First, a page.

3,813 citations

Journal ArticleDOI
TL;DR: In this article, the authors used the Total Ozone Mapping Spectrometer (TOMS) sensor on the Nimbus 7 satellite to map the global distribution of major atmospheric dust sources with the goal of identifying common environmental characteristics.
Abstract: [1] We use the Total Ozone Mapping Spectrometer (TOMS) sensor on the Nimbus 7 satellite to map the global distribution of major atmospheric dust sources with the goal of identifying common environmental characteristics The largest and most persistent sources are located in the Northern Hemisphere, mainly in a broad “dust belt” that extends from the west coast of North Africa, over the Middle East, Central and South Asia, to China There is remarkably little large-scale dust activity outside this region In particular, the Southern Hemisphere is devoid of major dust activity Dust sources, regardless of size or strength, can usually be associated with topographical lows located in arid regions with annual rainfall under 200–250 mm Although the source regions themselves are arid or hyperarid, the action of water is evident from the presence of ephemeral streams, rivers, lakes, and playas Most major sources have been intermittently flooded through the Quaternary as evidenced by deep alluvial deposits Many sources are associated with areas where human impacts are well documented, eg, the Caspian and Aral Seas, Tigris-Euphrates River Basin, southwestern North America, and the loess lands in China Nonetheless, the largest and most active sources are located in truly remote areas where there is little or no human activity Thus, on a global scale, dust mobilization appears to be dominated by natural sources Dust activity is extremely sensitive to many environmental parameters The identification of major sources will enable us to focus on critical regions and to characterize emission rates in response to environmental conditions With such knowledge we will be better able to improve global dust models and to assess the effects of climate change on emissions in the future It will also facilitate the interpretation of the paleoclimate record based on dust contained in ocean sediments and ice cores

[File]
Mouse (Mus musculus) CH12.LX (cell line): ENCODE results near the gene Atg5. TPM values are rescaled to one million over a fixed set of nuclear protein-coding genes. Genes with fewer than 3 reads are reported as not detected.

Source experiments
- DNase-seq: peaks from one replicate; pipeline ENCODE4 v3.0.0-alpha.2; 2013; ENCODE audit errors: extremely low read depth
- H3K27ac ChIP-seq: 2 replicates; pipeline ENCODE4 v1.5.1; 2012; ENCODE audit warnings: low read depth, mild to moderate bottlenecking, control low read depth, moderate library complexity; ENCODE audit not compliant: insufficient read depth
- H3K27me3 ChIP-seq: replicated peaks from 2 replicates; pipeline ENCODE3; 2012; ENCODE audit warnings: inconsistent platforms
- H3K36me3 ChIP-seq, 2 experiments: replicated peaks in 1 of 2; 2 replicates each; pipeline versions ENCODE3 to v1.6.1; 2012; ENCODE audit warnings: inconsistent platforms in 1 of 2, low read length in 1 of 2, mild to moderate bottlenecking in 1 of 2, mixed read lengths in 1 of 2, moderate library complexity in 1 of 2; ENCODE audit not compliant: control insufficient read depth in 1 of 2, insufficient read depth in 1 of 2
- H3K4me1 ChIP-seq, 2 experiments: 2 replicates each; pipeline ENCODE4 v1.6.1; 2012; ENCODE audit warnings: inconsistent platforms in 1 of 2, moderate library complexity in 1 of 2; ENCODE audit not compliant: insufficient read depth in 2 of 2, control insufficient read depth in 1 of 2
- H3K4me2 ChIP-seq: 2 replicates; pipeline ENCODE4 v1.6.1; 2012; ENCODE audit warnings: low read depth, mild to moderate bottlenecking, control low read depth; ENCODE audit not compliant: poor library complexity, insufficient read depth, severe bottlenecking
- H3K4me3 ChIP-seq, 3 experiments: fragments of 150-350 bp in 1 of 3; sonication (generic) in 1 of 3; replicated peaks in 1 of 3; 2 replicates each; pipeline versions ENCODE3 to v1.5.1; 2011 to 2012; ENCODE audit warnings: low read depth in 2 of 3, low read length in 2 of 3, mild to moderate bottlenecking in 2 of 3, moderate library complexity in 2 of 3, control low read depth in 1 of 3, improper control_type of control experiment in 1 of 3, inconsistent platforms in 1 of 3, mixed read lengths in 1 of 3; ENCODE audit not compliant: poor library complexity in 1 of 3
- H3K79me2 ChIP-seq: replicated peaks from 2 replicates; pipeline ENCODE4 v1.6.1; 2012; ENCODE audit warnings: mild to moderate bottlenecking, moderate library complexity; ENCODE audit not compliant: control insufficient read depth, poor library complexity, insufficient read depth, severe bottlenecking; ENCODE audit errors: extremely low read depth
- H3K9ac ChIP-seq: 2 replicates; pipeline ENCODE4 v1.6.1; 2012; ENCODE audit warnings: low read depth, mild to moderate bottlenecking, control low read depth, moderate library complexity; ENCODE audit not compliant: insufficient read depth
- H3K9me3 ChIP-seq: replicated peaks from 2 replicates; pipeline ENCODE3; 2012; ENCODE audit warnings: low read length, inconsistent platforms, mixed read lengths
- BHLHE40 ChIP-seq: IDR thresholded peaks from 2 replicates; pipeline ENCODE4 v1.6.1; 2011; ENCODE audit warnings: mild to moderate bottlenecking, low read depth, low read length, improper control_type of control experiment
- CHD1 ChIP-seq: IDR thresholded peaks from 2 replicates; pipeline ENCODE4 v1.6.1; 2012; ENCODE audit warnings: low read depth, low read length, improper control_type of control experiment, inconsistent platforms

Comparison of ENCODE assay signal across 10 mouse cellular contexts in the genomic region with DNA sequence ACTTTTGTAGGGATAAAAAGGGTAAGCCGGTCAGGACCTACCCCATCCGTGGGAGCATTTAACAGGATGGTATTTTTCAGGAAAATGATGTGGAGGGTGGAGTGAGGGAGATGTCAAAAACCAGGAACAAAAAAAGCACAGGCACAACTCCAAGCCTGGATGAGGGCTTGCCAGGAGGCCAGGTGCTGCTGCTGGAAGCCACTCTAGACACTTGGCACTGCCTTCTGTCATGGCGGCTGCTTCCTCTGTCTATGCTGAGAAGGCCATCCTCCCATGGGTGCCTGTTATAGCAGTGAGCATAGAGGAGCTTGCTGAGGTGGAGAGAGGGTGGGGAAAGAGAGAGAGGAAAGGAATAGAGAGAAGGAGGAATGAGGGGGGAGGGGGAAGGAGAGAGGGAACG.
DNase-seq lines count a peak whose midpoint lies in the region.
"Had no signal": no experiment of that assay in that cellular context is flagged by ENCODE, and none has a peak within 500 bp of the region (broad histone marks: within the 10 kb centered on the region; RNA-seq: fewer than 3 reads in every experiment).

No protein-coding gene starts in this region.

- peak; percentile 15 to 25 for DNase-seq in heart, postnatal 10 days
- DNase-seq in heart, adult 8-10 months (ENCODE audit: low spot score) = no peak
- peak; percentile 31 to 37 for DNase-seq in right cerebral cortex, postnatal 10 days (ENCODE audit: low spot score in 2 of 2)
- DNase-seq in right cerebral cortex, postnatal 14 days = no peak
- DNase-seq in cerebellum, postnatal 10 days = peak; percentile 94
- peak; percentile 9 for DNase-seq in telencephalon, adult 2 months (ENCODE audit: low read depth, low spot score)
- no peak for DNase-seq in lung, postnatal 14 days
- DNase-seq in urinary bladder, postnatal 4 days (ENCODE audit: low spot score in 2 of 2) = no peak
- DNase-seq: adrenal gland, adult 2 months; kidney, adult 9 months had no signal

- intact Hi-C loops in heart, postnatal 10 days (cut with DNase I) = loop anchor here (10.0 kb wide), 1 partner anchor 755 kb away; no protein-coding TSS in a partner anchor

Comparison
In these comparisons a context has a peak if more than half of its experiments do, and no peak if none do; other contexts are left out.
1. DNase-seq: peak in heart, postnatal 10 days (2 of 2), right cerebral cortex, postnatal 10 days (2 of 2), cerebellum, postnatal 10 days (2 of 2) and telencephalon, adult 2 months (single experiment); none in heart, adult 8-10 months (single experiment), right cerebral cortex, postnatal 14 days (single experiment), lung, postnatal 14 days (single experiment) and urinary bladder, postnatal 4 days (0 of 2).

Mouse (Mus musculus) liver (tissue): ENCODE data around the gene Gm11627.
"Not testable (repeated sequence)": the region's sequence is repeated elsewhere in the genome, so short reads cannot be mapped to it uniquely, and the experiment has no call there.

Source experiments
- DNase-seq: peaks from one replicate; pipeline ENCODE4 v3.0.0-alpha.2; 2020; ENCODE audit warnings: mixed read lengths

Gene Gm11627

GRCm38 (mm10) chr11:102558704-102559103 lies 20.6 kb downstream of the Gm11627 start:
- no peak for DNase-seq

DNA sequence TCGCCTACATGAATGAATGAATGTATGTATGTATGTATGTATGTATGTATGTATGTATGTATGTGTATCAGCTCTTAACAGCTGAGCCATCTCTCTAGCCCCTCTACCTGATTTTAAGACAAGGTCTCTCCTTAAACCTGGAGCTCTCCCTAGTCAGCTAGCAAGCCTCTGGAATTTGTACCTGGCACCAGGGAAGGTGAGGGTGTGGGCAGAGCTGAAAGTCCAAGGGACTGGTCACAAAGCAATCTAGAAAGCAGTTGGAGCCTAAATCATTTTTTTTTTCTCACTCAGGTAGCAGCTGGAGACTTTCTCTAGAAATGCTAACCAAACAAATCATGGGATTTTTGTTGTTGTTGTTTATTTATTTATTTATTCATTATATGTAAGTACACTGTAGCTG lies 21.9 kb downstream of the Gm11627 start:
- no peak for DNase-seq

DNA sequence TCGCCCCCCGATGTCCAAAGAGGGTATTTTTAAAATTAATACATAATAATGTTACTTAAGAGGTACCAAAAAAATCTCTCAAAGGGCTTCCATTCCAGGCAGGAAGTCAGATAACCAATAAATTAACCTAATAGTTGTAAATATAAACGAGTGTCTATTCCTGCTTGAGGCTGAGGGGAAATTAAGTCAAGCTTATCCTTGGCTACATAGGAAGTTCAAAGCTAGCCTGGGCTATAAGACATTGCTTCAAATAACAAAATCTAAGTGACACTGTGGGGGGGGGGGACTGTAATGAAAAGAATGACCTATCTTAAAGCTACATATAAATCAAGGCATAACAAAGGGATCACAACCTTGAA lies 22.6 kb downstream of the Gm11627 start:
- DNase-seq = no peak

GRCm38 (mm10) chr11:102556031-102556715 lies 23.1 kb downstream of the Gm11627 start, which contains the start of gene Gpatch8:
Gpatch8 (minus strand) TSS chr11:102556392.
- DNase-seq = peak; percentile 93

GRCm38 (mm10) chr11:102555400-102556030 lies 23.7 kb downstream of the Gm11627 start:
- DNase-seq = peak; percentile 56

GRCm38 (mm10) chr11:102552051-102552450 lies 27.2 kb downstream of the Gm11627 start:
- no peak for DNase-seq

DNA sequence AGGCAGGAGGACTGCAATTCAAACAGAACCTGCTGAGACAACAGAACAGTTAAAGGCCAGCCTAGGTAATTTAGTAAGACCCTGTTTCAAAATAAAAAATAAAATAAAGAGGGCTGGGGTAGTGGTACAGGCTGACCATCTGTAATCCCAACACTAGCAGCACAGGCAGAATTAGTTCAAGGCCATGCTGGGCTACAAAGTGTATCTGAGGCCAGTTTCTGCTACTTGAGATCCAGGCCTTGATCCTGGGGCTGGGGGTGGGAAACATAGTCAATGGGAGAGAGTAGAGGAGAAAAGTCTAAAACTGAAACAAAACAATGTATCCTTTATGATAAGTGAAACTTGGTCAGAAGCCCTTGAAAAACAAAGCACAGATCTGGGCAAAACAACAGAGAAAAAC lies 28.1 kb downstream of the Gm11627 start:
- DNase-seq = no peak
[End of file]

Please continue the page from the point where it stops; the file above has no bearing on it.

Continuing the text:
2,653 citations

Posted Content
TL;DR: A review of the toxicity of nanoparticles is presented in this paper, with the goal of informing public health concerns related to nanoscience while raising awareness of nanomaterials toxicity among scientists and manufacturers handling them.
Abstract: This review is written with the goal of informing public health concerns related to nanoscience, while raising awareness of nanomaterials toxicity among scientists and manufacturers handling them. We show that humans have always been exposed to nanoparticles and dust from natural sources and human activities, the recent development of industry and combustion-based engine transportation profoundly increasing anthropogenic nanoparticulate pollution. The key to understanding the toxicity of nanoparticles is that their minute size, smaller than cells and cellular organelles, allows them to penetrate these basic biological structures, disrupting their normal function. Among diseases associated with nanoparticles are asthma, bronchitis, lung cancer, neurodegenerative diseases (such as Parkinson`s and Alzheimer`s diseases), Crohn`s disease, colon cancer. Nanoparticles that enter the circulatory system are related to occurrence of arteriosclerosis, and blood clots, arrhythmia, heart diseases, and ultimately cardiac death. We show that possible adverse effects of nanoparticles on human health depend on individual factors such as genetics and existing disease, as well as exposure, and nanoparticle chemistry, size, shape, and agglomeration state. The faster we will understand their causes and mechanisms, the more likely we are to find cures for diseases associated with nanoparticle exposure. We foresee a future with better-informed, and hopefully more cautious manipulation of engineered nanomaterials, as well as the development of laws and policies for safely managing all aspects of nanomaterial manufacturing, industrial and commercial use, and recycling.

2,652 citations

Journal ArticleDOI
TL;DR: This review reveals the result of life’s long history of evolution in the presence of nanoparticles, and how the human body has adapted to defend itself against nanoparticulate intruders, while raising awareness of nanomaterials’ toxicity among scientists and manufacturers handling them.